The San Francisco Chronicle’s “Cracking the Bar Code” by The Joy of Mixology author Gary Regan offers an entertaining introduction to drink lingo for amateur lushes like me who are flummoxed by the arcane distinction between a “straight shot” and “neat.” They mean the same thing, says Regan, but:

[A] straight shot is most often served to people who want to throw some whiskey down their throat after a harrowing experience, or perhaps right before they take a swing at someone at the bar. A neat single-malt Scotch, on the other hand, usually reaches the lips of someone who wants to relax after dinner and discuss esoteric stuff. God versus quantum physics versus they’re the same thing, for instance.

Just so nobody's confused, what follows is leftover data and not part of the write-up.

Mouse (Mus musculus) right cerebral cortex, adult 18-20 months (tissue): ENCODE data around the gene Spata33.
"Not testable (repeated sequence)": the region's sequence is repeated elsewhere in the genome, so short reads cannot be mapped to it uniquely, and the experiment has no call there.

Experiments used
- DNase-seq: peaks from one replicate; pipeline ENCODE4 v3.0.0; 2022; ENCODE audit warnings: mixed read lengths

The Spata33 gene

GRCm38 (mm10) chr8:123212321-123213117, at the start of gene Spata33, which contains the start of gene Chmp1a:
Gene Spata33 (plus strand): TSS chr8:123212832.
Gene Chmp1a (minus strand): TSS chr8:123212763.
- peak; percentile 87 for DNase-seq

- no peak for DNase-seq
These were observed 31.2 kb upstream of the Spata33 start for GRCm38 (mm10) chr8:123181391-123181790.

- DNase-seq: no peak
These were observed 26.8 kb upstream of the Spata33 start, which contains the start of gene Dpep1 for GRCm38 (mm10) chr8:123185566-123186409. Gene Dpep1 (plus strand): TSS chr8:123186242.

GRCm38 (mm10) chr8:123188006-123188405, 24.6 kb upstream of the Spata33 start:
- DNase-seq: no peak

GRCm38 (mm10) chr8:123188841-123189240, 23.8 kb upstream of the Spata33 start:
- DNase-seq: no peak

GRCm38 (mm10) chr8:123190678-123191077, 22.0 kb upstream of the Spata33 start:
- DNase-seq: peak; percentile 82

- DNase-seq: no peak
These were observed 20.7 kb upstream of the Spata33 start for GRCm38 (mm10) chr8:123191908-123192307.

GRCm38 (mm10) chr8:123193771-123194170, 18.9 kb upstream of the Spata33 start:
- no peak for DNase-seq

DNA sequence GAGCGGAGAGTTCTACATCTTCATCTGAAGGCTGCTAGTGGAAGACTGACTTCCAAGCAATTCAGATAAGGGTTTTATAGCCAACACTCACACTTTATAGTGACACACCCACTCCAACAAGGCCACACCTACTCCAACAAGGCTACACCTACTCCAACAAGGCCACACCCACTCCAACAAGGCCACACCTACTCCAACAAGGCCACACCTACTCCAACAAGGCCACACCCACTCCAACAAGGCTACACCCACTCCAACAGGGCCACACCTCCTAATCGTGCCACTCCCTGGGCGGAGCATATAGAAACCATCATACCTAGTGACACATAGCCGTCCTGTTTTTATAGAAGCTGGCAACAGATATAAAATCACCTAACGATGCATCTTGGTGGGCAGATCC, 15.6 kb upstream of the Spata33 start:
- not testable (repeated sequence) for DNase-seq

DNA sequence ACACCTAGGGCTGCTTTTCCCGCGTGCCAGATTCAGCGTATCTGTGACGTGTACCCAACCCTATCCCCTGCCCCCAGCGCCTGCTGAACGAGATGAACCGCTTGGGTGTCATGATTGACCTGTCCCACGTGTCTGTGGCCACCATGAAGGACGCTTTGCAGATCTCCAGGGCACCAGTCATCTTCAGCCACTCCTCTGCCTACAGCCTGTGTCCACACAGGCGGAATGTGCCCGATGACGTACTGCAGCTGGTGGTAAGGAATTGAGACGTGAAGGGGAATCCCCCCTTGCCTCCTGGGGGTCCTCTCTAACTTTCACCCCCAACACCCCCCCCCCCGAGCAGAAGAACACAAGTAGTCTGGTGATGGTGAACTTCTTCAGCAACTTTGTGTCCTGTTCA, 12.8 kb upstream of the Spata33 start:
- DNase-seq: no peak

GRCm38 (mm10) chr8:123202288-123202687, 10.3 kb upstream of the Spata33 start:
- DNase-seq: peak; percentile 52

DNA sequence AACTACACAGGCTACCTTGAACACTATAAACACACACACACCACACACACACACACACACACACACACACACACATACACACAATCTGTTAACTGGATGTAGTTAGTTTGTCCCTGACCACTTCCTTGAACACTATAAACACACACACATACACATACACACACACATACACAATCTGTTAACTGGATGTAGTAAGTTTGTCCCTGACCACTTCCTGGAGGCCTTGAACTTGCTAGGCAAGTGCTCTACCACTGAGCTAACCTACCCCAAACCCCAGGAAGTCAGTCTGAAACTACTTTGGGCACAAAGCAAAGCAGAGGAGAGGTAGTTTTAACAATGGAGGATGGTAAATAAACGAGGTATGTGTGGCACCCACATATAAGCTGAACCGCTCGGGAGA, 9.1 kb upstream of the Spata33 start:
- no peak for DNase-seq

Regan also parses such mind-benders as: Do you call it a cocktail glass or a martini glass? How much difference does shaking versus stirring a drink make? Does it matter if a cocktail is served shaken in ice and then served straight up, versus said cocktail being served over ice? What does a citrus twist add to a drink, exactly, and if someone asks you if you’d like your orange twist flamed, should you answer in the affirmative? What’s a float, and what’s a sink? What’s a stick drink?

It’s good reading. As blogger Rick Dobbs over at Martini Groove says, “Most people that walk in to a bar know how to order their favorite drink, but the fact that they might stumble upon themselves on trying something new is often a reason that people don’t branch out.”

Yeah, that and being sneered at by a bartender.

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